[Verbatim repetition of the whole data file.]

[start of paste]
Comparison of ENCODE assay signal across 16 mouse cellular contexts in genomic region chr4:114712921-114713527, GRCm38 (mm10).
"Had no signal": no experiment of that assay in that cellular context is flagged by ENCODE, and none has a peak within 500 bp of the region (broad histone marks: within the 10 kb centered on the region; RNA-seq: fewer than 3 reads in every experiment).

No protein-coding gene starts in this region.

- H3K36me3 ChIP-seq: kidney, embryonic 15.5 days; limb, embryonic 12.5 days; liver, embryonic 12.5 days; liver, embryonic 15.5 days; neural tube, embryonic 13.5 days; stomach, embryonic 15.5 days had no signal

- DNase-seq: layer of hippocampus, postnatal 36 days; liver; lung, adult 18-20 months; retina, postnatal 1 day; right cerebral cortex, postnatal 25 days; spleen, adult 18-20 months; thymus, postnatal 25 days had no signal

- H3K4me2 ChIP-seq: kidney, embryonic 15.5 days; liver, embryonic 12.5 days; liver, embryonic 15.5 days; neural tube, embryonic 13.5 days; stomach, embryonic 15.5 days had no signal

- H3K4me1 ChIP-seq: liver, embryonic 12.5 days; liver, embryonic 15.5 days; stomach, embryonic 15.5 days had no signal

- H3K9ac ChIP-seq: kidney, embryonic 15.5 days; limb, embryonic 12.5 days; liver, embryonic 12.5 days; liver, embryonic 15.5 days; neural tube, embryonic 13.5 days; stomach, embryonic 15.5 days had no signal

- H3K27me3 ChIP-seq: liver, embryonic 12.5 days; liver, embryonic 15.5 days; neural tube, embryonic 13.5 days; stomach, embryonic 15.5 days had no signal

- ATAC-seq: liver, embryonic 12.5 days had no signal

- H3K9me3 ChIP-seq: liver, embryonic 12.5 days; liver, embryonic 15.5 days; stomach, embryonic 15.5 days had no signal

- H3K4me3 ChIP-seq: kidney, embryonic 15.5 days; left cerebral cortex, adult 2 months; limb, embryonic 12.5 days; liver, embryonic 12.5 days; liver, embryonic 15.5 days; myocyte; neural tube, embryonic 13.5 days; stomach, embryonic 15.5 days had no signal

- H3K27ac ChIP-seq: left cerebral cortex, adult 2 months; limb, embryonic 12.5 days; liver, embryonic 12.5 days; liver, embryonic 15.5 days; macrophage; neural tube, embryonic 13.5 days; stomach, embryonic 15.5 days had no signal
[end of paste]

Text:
Comparison of ENCODE assay signal across 16 mouse cellular contexts in genomic region chr4:114712921-114713527, GRCm38 (mm10).
"Had no signal": no experiment of that assay in that cellular context is flagged by ENCODE, and none has a peak within 500 bp of the region (broad histone marks: within the 10 kb centered on the region; RNA-seq: fewer than 3 reads in every experiment).

No protein-coding gene starts in this region.

- H3K36me3 ChIP-seq: kidney, embryonic 15.5 days; limb, embryonic 12.5 days; liver, embryonic 12.5 days; liver, embryonic 15.5 days; neural tube, embryonic 13.5 days; stomach, embryonic 15.5 days had no signal

- DNase-seq: layer of hippocampus, postnatal 36 days; liver; lung, adult 18-20 months; retina, postnatal 1 day; right cerebral cortex, postnatal 25 days; spleen, adult 18-20 months; thymus, postnatal 25 days had no signal

- H3K4me2 ChIP-seq: kidney, embryonic 15.5 days; liver, embryonic 12.5 days; liver, embryonic 15.5 days; neural tube, embryonic 13.5 days; stomach, embryonic 15.5 days had no signal

- H3K4me1 ChIP-seq: liver, embryonic 12.5 days; liver, embryonic 15.5 days; stomach, embryonic 15.5 days had no signal

- H3K9ac ChIP-seq: kidney, embryonic 15.5 days; limb, embryonic 12.5 days; liver, embryonic 12.5 days; liver, embryonic 15.5 days; neural tube, embryonic 13.5 days; stomach, embryonic 15.5 days had no signal

- H3K27me3 ChIP-seq: liver, embryonic 12.5 days; liver, embryonic 15.5 days; neural tube, embryonic 13.5 days; stomach, embryonic 15.5 days had no signal

- ATAC-seq: liver, embryonic 12.5 days had no signal

- H3K9me3 ChIP-seq: liver, embryonic 12.5 days; liver, embryonic 15.5 days; stomach, embryonic 15.5 days had no signal

- H3K4me3 ChIP-seq: kidney, embryonic 15.5 days; left cerebral cortex, adult 2 months; limb, embryonic 12.5 days; liver, embryonic 12.5 days; liver, embryonic 15.5 days; myocyte; neural tube, embryonic 13.5 days; stomach, embryonic 15.5 days had no signal

- H3K27ac ChIP-seq: left cerebral cortex, adult 2 months; limb, embryonic 12.5 days; liver, embryonic 12.5 days; liver, embryonic 15.5 days; macrophage; neural tube, embryonic 13.5 days; stomach, embryonic 15.5 days had no signal